- Jul 1, 2014
- Ida Tarbell
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In “The Satisfaction,” author John Farley takes the reader down a long and very personal journey of struggle and redemption.
All he wanted was to do was visit his daughter. He showed up at the right place at the right time, but ended up in jail instead. Then a never ending series of catch-22 legal loopholes and a vindictive mother test his wits and sanity to the breaking point.
Farley has to deal with the Manhattan family court, paternity tests, support payments, incompetent over-billing lawyers, arguments with judges, child support slavery, arrested for domestic violence, being tortured for fingerprints, a frozen bank account, psychological examinations, and that’s just for a warm up.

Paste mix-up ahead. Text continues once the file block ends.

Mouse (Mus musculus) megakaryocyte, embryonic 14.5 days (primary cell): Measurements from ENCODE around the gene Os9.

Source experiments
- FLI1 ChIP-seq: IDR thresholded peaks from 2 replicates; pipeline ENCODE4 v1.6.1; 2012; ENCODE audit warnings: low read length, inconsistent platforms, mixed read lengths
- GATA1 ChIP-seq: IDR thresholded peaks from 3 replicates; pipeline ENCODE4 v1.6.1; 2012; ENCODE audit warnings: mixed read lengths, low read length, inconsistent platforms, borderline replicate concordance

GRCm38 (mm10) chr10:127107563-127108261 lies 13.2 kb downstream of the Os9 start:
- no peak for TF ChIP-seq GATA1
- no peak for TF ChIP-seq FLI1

Apparently, Farley never heard of the axiom, “You can’t fight City Hall,” and fight it he does, from coast to coast, armed with little more than a Dirty Harry attitude and a full-time addiction to finding legal loopholes.
But even when he wins he doesn’t win.
It’s a compelling tale, not because of plot with clever twists and turns, but rather because of the harsh and cruel reality of it. Real life isn’t like the movies, it’s mean, infuriating, and not for the weak.
And it’s a compelling read simply for the sheer reality of it.
Farley has told a forbidden tale in The Satisfaction. Father’s who contest child support have been effectively banished by the prejudices of our age, their stories untold – until now.
As he faces the judge for the final time, his fate hangs in the balance. And as the reader comes to the book’s conclusion, they too must render judgment.